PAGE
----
2019 SESSION RECAP
On June 30th we wrapped up the 2019 legislative session after a long weekend of discussing bills on the House Floor. In many ways this session was difficult, but my colleagues were able to pass some legislation that will truly benefit all Oregonians. Of course, there were bills that were bad for Oregonians and I always tried to express the concerns of my constituents who live in Eastern Oregon, but my voice sometimes was not heard. On other occasions, I received tremendous support from my colleagues on both sides of the aisle to pass legislation that will greatly benefit people in my district. I am glad to be back in Vale for the next few months to reconnect with my constituents and the district I represent. It has been an absolute pleasure serving my constituents of House District 60. As always, please feel free to reach out to my office if there is anything we can do to assist you.
HB 2020 – Dead: The Cap and Trade bill, is a bill that would have had devastating impacts on all Oregonians. The bill would have created a Climate Policy Office with the goal of reducing carbon emissions in Oregon by the year 2050. The Climate Policy office would have required that businesses purchase allowances for emitting carbon, which would (hopefully) disincentivize people from emitting carbon. It is important that we are always finding ways to reduce our carbon footprint to combat climate change and making sure we are good stewards of our environment, but the economic impact of this bill far outweighed the global environmental impacts. The bill was killed through negotiations late last week, largely as a result of the Senate Republican walkout, but I am sure that the proponents will try to bring it back in a future legislative session.
HB 2007 – Passed: Originally introduced with the hope of phasing out machines that use diesel engines state-wide. Diesel engines power a significant number of machines that rural communities and the agriculture industry relies on. Along with Rep. Shelly Boshart Davis (R-Tangent), I worked tirelessly to ensure that this bill would have as small of an impact as possible on rural Oregonians. As thebill was amended, it will not negatively impact any of my constituents, nor anyone else living outside of the Oregon Tri-County area. Within the Tri-County area, this bill exempts logging trucks, farm vehicles, antiques and heavy-duty trucks driven 5,000 miles or fewer on state highways each year. This bill could have been very damaging to rural Oregonians and I am glad that the hard work we put into it paid off.
HB 2015 – Passed: Allows people living in the state of Oregon to receive a drivers license or identification card without having to prove legal residence in the United States of America. There have been many concerns with this bill across the state of Oregon for a myriad of reasons. I could not, in good conscience, vote for a bill that 85% of my constituents voted against on Measure 88 in 2014.
HB 3427 – Passed: Also referred to as the Student Success Act, is a $2.8B corporate gross receipts tax. It creates the Fund for Student Success and will appropriate money received to the Oregon Department of Education for transfer to the State School Fund. This bill ultimately hurts working Oregonians because the businesses having to foot the bill for this tax will have no option but to pass the costs to consumers, hurting the bottom line for Oregon families.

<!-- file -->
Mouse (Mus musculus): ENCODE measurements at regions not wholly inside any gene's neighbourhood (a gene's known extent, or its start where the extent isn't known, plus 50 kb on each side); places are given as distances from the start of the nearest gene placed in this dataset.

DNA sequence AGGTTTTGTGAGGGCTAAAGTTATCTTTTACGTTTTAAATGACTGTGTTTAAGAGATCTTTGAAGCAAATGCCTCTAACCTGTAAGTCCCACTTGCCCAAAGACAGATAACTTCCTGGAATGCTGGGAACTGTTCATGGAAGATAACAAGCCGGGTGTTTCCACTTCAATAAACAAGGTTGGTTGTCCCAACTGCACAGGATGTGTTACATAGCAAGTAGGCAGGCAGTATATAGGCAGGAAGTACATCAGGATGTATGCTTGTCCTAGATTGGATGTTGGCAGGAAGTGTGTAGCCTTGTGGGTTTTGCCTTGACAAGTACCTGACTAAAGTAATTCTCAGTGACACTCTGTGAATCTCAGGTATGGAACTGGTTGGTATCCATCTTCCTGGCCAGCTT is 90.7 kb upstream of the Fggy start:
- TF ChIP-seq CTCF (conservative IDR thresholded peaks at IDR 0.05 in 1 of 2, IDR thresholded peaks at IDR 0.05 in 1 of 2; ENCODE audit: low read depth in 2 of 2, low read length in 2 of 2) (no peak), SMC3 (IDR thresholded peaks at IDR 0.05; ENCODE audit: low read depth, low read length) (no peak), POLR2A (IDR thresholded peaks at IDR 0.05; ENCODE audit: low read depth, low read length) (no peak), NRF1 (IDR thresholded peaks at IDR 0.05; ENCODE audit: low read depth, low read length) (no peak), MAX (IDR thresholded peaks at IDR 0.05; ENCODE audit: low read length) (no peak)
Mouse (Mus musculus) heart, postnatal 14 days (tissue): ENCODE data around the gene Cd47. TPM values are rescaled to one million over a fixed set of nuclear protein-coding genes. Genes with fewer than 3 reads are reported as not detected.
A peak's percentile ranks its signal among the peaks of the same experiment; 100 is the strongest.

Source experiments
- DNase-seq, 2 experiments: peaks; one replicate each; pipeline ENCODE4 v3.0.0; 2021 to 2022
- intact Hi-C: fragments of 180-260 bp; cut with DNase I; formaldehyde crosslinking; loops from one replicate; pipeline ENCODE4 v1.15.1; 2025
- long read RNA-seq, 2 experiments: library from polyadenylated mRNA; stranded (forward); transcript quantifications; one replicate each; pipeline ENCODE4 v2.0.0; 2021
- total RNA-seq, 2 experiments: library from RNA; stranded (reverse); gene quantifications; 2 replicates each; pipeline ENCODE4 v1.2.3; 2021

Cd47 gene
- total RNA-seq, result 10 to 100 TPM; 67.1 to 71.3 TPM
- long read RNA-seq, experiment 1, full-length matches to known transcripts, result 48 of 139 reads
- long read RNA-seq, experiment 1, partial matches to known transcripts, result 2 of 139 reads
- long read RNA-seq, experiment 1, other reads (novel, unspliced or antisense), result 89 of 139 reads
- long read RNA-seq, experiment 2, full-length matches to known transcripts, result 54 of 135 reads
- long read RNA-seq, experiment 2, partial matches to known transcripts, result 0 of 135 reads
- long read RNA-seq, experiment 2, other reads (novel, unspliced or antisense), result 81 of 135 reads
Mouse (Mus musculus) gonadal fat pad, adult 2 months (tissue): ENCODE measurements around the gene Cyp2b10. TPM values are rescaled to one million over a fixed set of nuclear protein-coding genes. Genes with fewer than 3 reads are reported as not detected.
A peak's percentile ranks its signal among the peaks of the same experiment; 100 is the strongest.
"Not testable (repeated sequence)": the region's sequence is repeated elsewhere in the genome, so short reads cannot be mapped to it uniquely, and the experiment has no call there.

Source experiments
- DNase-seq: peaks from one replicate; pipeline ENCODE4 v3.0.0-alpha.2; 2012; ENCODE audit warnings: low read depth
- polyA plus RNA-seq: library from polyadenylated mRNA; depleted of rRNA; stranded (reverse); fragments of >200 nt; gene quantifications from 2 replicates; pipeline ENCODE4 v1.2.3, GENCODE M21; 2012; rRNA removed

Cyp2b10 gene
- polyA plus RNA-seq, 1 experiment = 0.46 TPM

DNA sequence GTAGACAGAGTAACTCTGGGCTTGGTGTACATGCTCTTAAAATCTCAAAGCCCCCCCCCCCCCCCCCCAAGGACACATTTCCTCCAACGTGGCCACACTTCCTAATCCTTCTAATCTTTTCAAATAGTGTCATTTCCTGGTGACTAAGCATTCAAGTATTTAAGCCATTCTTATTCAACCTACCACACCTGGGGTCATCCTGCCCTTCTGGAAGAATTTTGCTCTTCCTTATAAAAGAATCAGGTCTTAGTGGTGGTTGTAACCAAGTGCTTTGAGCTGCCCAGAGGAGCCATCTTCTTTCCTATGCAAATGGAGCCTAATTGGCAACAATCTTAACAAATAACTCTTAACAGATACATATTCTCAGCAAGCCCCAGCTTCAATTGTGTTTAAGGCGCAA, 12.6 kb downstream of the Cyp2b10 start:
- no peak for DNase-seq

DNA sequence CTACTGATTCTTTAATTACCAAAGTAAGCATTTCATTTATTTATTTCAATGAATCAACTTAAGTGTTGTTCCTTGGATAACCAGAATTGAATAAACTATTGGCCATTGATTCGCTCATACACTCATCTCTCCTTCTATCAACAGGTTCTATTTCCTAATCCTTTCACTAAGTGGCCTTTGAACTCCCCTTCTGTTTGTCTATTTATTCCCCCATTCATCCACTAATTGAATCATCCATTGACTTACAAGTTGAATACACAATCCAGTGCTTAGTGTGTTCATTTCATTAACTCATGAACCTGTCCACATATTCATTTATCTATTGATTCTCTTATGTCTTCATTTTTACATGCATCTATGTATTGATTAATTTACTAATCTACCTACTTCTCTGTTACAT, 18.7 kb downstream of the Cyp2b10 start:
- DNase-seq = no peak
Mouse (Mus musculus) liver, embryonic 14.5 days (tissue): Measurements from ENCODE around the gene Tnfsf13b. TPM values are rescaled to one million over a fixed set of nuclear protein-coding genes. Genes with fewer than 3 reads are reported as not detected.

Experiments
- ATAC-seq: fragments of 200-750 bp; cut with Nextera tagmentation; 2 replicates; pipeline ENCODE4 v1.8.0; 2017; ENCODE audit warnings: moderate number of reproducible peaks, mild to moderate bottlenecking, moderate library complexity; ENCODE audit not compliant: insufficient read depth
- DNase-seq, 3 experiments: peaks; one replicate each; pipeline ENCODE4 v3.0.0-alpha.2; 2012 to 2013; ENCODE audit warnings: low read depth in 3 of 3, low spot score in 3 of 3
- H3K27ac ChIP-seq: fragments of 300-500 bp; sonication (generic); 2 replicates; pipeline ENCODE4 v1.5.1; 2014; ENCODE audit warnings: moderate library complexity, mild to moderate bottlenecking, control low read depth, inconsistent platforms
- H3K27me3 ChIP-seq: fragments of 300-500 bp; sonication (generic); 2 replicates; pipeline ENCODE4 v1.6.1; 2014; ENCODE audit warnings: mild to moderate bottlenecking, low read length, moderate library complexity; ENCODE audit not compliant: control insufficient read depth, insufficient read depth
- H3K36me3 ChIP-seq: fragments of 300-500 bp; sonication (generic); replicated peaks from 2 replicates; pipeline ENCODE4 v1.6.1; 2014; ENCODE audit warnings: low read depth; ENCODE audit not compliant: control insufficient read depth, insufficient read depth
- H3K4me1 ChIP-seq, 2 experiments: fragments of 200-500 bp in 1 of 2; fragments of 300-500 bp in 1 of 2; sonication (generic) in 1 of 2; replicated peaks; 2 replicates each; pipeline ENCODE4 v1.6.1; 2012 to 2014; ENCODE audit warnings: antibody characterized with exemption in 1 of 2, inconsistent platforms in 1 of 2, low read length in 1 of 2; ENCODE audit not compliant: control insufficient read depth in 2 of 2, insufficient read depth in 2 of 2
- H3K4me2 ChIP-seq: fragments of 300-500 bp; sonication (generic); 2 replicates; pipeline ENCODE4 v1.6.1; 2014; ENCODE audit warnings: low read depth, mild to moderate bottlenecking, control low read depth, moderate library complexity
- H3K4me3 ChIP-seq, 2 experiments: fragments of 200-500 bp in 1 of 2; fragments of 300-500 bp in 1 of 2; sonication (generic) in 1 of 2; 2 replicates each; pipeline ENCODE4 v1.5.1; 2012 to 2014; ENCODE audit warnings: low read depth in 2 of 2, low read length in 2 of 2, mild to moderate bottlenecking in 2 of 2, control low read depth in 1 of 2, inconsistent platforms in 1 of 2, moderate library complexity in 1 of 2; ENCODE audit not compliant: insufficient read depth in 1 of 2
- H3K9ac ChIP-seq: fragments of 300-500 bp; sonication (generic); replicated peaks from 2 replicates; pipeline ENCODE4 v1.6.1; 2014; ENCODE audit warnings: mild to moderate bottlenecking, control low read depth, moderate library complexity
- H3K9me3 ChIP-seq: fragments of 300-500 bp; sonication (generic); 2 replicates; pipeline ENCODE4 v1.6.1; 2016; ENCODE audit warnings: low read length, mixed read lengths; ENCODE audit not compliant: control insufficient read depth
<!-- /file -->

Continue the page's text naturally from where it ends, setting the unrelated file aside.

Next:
REPRESENTATIVE FINDLEY’S BILLS
HB 2451 – Passed: Eliminates certain unneeded repetitive regulations for Oregon’s onion producers, making them more competitive on the global market.
HB 2457 – Passed: Conducts a study that will look at the teaching license process in the Eastern Oregon Border Economic Development Region, with the hopes of attracting more teachers to the area.
HB 2458 – Passed: Creates a property tax exemption for cooperatives that provide steam or hot water heat by combustion of biomass. This bill is important because it incentivizes people to find more innovative ways to provide heat for the community without contributing air pollution.
HB 2933 – Passed: Grants the Eastern Oregon Border Economic Development Region more authority and freedom, allowing them to continue to promote the Region’s economy.
HB 2972 – Passed: Allows the Harney District Hospital to join all of the rest of the district hospitals in Oregon to provide retirement programs to their employees other than PERS. This will encourage future doctors and other hospital staff to move to Harney County and work at the hospital. The bill also allows the Harney District Hospital to hire previously retired hospital staff to work in order to solve some of their employment vacancies.
HB 2449 – Passed: Increases the 9-1-1 emergency communication tax to better fund the Public Safety Answering Points (PSAPs) across the state. The increase will help PSAPs hire more staff to respond to the increase in 9-1-1 call volume. The 9-1-1 emergency communication tax hasn’t increased in nearly 25 years and is necessary to provide the highest level of safety to all Oregonians.
HB 2456 – Dead: Would have allowed up to one hundred 2-acre lots of non-viable farmland in Malheur County within the Eastern Oregon Economic Development Region to be rezoned for rural residential use. This would have provided more housing opportunities in Malheur County encouraging more people to move to the region helping boost the economy.
INTERIM COMMITTEE ASSIGNMENTS
Finance and Revenue, Vice Chair
Environment and Natural Resources
Road User Task Force
Columbia River Crossing